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Home Equity and Your Retirement
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Home Equity and Your Retirement

With such a significant piece of so many people’s net worth tied up in their homes, which is, in reality, a non-liquid asset, let me ask you a question. If you are in this situation and are approaching retirement do you have a strategy in mind for tapping into the equity in your home? Read on to see some of the options that are available to help you create your plan.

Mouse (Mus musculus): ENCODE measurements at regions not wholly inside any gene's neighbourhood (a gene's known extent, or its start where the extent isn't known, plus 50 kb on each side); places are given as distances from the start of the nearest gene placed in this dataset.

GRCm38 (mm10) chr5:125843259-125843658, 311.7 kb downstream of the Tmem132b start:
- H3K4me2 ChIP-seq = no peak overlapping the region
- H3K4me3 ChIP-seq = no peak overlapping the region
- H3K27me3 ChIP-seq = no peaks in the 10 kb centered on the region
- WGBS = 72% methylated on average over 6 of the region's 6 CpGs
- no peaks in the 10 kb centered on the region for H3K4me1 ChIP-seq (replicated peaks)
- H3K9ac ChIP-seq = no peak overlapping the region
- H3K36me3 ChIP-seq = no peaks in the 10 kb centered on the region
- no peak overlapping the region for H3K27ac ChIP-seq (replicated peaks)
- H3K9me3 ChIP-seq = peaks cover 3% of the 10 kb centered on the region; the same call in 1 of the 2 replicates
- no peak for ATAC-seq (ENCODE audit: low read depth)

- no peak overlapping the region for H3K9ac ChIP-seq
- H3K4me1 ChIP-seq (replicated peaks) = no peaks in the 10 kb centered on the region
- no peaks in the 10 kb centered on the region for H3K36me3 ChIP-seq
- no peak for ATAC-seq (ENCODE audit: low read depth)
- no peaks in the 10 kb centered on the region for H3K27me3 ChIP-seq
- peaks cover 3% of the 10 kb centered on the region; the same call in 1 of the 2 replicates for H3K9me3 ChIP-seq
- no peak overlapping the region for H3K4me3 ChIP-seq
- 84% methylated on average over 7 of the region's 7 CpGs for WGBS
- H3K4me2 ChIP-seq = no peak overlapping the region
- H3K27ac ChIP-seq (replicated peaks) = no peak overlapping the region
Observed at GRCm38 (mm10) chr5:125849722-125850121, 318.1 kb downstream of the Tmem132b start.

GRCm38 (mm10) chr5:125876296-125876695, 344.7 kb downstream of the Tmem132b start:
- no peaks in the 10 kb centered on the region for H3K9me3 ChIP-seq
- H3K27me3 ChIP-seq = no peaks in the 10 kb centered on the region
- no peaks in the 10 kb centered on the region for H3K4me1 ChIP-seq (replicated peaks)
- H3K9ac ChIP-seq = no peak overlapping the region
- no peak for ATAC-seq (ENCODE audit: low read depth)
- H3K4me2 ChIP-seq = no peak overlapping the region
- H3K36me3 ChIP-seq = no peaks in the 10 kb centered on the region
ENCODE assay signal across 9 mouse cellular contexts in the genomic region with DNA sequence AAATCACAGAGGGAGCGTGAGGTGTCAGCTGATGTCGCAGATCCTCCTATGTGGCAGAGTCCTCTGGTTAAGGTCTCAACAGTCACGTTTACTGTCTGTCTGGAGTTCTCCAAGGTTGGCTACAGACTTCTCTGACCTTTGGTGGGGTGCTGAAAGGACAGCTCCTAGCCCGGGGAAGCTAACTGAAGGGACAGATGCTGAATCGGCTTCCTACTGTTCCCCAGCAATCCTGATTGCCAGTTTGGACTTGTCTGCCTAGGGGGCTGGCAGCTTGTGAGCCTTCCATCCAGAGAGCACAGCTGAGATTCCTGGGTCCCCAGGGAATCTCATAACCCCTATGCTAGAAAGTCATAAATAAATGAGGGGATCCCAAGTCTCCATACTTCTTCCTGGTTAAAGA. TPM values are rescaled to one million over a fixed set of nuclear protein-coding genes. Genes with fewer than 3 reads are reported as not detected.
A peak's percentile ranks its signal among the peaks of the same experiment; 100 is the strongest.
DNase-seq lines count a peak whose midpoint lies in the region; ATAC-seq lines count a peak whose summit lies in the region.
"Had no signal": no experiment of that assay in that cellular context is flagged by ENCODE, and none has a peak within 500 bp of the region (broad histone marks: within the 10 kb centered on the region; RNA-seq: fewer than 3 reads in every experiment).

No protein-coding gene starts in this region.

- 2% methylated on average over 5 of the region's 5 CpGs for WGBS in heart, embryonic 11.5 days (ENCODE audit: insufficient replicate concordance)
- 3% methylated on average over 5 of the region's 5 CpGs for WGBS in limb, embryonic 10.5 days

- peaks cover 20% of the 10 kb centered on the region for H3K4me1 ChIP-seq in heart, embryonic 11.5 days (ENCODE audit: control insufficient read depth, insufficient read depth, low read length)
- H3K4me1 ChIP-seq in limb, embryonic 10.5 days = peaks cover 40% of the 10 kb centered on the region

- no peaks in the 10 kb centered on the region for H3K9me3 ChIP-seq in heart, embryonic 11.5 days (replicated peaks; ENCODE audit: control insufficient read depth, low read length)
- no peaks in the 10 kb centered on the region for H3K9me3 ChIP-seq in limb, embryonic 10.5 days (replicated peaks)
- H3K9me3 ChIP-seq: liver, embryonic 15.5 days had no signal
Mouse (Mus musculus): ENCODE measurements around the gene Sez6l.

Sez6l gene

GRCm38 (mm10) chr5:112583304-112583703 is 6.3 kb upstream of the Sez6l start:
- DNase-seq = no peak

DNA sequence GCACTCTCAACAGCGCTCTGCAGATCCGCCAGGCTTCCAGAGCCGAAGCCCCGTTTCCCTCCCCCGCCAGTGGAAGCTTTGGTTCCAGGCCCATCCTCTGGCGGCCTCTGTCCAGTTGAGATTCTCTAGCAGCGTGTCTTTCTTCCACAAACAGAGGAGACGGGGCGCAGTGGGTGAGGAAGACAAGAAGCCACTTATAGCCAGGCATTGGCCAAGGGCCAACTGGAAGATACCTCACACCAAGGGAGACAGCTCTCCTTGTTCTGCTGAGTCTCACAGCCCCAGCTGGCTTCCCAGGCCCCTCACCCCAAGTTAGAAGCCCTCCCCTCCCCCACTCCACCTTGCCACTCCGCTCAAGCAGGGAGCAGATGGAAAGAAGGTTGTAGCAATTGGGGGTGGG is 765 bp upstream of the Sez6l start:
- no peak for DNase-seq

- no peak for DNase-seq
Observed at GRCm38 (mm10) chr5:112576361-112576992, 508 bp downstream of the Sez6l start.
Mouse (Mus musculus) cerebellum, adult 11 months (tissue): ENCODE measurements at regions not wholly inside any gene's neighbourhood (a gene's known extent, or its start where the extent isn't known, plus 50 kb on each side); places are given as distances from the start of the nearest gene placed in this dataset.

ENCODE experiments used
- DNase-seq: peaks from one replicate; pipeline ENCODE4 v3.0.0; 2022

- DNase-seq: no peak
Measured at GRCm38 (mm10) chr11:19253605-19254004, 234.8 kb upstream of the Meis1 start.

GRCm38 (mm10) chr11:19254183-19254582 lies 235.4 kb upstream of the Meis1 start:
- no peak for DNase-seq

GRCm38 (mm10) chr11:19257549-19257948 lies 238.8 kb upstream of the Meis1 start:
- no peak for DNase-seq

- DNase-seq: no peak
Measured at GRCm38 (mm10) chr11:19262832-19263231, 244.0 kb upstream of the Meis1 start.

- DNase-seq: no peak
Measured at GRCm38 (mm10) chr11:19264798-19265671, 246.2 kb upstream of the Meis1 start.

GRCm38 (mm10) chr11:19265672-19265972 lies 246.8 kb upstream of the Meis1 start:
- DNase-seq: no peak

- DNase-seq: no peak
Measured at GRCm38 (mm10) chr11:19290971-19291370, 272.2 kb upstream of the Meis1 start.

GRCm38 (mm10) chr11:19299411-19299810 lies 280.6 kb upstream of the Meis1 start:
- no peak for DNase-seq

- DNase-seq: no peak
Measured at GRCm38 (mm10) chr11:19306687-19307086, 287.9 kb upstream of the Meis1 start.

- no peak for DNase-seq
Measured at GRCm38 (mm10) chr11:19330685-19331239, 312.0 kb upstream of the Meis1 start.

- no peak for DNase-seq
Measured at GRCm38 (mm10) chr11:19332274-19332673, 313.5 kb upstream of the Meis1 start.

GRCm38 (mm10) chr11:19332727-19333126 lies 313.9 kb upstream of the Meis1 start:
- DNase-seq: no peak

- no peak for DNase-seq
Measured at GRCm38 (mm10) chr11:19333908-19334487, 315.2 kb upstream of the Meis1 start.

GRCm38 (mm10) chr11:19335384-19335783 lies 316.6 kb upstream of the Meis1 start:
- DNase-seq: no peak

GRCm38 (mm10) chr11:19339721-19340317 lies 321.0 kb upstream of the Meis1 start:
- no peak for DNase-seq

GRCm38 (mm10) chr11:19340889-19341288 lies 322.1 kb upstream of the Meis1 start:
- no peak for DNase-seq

We all know that housing prices have increased rapidly in recent years. It is a hot-button issue for many young Canadians, and right now (in June 2024), it appears that this will be a hotly contested issue as we enter into the campaign for the next federal election. Making housing affordable for everyone is a huge part of the generational squeeze that is facing Canadians today. What is reality, though? Speaking on a podcast (The Globe & Mail’s City Space, May 23rd, 2024) recently, Prime Minister Justin Trudeau said that while his goal was to make housing more affordable for younger Canadians, at the same time, he wants to avoid bringing down home prices for existing homeowners. This is because the government realizes that the increased prices for homes have resulted in huge amounts of net worth for people approaching retirement, and if the value of their homes were to decrease significantly, it carries the potential of being catastrophic for the retirement plans as well as any intergenerational wealth transfer that is coming. With such a significant piece of so many people’s net worth tied up in their homes, which is, in reality, a non-liquid asset, let me ask you a question. If you are in this situation and are approaching retirement, do you have a strategy in mind for tapping into the equity in your home? Read on to see some of the options that are available to help you create your plan.